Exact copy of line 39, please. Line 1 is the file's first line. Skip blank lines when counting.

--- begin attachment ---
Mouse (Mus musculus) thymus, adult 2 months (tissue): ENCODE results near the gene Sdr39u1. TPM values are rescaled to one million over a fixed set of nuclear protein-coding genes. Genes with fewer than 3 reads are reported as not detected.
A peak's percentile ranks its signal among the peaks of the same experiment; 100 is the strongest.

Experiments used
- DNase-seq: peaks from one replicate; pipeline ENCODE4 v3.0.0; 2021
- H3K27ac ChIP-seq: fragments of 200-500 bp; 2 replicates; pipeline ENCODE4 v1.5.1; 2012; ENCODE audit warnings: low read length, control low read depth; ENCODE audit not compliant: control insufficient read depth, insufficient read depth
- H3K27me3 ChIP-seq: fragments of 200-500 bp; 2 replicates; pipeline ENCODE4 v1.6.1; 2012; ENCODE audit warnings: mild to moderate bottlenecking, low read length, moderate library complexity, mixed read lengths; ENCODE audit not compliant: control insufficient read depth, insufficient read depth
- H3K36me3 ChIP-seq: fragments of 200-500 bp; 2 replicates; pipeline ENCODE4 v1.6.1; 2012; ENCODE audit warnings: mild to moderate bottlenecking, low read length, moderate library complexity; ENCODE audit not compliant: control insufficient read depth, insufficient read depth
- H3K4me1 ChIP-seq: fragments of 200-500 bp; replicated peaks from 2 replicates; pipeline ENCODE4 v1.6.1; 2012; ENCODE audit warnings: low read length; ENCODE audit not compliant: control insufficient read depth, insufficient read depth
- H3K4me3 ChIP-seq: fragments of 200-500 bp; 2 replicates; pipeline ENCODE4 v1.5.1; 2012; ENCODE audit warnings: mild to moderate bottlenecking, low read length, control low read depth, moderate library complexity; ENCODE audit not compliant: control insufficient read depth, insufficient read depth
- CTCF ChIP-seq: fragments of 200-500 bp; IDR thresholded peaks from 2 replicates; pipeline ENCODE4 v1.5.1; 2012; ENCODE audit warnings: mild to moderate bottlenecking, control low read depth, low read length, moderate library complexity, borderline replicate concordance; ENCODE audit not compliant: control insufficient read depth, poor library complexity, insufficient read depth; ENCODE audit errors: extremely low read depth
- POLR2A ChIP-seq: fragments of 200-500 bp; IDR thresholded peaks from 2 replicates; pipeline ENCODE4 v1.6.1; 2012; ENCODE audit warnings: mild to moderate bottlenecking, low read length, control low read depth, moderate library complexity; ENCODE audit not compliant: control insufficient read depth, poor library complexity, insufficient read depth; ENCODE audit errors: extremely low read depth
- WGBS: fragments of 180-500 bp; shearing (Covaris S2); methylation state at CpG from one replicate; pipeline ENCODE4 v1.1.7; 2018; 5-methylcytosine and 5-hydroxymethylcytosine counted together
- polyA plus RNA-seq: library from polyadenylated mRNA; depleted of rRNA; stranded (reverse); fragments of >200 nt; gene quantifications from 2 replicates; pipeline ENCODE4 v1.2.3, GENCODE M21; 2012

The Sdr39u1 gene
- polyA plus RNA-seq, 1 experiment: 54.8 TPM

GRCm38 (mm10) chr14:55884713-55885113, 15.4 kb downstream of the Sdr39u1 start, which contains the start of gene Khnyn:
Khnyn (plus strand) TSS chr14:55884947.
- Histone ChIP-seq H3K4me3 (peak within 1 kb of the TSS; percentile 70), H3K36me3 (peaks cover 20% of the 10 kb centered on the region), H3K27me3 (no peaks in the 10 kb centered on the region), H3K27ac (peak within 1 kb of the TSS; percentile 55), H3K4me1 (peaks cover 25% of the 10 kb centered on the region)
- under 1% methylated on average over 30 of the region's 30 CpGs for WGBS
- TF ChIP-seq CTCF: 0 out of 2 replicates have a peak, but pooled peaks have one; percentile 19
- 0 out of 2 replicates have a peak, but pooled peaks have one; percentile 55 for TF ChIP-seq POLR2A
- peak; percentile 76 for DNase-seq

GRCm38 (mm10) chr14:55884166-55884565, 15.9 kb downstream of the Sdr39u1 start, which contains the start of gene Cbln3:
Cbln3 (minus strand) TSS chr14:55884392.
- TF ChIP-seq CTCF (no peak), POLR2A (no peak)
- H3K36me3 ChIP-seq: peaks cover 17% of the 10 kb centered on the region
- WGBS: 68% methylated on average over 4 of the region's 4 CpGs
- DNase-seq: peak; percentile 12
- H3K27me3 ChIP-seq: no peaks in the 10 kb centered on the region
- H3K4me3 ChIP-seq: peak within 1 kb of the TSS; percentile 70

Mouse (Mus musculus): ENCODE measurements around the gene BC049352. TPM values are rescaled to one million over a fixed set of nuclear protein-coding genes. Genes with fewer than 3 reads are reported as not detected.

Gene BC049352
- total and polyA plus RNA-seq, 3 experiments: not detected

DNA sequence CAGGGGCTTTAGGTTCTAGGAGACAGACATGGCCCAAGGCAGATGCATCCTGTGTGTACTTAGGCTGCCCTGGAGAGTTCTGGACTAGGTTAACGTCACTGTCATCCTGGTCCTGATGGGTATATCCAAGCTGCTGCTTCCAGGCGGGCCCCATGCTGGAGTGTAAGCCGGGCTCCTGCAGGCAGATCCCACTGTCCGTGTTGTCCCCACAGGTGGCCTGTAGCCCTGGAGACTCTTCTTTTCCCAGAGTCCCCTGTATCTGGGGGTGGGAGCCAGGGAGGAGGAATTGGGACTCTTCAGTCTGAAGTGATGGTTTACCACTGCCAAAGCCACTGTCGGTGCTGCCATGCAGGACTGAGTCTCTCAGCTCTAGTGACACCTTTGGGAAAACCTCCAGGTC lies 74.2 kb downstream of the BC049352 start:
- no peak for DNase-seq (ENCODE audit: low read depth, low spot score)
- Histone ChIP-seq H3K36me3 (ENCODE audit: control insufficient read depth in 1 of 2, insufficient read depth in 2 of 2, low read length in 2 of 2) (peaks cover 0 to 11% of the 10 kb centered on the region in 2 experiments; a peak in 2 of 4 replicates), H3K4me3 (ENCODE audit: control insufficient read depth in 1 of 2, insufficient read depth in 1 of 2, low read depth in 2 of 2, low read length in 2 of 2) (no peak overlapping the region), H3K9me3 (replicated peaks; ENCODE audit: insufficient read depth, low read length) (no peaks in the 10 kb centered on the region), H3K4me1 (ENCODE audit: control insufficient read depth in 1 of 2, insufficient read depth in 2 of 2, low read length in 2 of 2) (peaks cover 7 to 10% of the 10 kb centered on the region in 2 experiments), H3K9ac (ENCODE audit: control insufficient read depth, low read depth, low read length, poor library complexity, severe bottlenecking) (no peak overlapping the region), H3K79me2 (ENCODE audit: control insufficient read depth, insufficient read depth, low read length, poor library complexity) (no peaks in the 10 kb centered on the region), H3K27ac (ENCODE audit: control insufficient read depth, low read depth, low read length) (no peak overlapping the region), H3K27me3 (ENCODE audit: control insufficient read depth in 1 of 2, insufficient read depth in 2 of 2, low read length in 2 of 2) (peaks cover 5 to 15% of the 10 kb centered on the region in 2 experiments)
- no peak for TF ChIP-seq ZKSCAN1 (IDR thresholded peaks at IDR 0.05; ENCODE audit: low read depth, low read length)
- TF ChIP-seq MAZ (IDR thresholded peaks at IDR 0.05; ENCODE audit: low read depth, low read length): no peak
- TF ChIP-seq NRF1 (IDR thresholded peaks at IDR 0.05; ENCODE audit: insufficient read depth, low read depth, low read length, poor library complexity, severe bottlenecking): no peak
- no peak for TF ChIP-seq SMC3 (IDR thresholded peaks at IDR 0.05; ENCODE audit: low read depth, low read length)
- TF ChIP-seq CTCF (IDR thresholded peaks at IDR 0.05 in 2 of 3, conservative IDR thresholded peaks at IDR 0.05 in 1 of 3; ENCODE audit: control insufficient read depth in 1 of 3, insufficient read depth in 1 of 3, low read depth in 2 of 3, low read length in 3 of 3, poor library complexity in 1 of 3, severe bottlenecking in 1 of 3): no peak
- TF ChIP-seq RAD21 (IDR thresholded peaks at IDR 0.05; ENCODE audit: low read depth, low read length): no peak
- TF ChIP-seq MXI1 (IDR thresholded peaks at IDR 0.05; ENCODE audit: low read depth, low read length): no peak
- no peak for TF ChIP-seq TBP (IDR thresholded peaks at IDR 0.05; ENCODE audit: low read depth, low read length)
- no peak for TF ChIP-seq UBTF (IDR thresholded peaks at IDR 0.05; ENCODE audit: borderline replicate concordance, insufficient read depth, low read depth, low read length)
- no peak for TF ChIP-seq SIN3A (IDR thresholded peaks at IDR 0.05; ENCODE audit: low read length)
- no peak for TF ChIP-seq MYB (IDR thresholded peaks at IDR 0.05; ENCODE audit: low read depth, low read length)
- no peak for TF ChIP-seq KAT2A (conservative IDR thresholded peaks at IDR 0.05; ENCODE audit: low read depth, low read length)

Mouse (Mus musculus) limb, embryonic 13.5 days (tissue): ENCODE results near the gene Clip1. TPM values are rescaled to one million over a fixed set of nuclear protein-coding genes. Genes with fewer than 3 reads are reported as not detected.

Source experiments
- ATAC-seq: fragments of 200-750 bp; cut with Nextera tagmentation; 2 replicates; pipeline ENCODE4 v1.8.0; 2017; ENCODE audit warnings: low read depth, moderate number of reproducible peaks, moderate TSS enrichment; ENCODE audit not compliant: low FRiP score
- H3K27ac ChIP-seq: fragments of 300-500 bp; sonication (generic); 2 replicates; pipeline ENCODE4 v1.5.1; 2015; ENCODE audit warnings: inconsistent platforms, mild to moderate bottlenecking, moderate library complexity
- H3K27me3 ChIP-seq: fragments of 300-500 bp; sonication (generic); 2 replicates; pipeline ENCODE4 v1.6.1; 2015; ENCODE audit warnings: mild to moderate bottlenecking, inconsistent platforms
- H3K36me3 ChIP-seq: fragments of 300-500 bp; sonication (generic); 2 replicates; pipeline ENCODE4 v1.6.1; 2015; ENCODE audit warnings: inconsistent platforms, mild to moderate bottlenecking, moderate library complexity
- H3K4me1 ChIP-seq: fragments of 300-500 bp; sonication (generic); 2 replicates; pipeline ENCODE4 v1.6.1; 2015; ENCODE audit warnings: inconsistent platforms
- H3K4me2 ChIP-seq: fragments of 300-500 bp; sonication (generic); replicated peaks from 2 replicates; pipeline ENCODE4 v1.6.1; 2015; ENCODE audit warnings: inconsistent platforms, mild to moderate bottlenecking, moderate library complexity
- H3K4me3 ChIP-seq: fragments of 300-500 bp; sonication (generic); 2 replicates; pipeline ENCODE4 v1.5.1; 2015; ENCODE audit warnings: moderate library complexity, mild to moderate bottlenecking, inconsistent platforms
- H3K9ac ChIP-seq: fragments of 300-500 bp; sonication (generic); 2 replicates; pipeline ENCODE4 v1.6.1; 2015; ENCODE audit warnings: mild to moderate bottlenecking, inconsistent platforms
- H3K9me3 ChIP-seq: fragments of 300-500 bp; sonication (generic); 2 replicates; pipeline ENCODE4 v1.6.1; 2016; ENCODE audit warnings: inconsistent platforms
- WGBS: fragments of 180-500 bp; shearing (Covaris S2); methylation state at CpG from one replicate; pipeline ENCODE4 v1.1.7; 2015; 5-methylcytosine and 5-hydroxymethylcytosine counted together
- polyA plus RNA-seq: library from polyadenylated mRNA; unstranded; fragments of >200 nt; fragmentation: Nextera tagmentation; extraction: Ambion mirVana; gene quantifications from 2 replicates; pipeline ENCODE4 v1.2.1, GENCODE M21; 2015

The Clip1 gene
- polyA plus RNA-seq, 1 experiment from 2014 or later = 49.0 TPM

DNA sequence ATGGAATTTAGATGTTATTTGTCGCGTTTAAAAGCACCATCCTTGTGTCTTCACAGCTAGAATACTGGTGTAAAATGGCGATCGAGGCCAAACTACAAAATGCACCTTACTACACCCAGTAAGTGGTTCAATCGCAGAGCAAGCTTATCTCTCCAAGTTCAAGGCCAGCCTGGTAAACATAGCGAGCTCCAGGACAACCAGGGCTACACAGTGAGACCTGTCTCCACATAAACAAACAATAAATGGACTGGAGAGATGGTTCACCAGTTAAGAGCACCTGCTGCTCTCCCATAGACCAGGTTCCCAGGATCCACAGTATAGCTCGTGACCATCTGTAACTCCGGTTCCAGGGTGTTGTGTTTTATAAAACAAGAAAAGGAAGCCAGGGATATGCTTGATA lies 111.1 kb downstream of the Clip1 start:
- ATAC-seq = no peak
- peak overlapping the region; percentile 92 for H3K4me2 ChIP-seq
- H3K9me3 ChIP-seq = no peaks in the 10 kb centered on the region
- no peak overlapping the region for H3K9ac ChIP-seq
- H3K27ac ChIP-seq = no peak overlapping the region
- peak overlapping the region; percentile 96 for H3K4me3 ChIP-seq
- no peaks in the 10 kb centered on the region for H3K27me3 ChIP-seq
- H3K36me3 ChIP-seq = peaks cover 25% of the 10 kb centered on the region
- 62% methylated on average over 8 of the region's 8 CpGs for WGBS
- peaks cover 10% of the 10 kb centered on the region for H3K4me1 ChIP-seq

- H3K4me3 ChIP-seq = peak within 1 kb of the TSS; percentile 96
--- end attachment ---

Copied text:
- TF ChIP-seq NRF1 (IDR thresholded peaks at IDR 0.05; ENCODE audit: insufficient read depth, low read depth, low read length, poor library complexity, severe bottlenecking): no peak